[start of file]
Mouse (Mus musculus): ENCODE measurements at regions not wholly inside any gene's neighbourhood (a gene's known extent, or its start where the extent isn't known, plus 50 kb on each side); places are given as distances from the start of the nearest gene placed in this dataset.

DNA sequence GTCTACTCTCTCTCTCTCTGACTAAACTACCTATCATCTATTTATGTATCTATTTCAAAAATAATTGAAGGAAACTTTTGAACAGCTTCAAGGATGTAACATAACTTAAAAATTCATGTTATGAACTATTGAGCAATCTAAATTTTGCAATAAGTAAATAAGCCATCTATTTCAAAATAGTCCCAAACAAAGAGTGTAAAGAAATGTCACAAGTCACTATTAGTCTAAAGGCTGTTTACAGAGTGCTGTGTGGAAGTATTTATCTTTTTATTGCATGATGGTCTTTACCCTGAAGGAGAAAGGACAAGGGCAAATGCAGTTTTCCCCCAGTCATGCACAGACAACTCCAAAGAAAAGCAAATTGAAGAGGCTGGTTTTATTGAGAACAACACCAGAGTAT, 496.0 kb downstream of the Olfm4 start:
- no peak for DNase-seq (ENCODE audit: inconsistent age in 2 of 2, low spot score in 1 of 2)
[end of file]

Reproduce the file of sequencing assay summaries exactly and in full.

Mouse (Mus musculus): ENCODE measurements at regions not wholly inside any gene's neighbourhood (a gene's known extent, or its start where the extent isn't known, plus 50 kb on each side); places are given as distances from the start of the nearest gene placed in this dataset.

DNA sequence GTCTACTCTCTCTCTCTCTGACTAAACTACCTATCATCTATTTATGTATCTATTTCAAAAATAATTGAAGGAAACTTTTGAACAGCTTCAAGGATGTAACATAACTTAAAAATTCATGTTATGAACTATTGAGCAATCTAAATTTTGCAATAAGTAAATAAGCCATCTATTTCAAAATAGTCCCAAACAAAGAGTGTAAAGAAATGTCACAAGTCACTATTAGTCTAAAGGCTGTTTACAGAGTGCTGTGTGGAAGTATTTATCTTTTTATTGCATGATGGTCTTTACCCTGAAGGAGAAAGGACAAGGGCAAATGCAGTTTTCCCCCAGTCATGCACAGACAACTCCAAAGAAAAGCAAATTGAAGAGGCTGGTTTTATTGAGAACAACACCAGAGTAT, 496.0 kb downstream of the Olfm4 start:
- no peak for DNase-seq (ENCODE audit: inconsistent age in 2 of 2, low spot score in 1 of 2)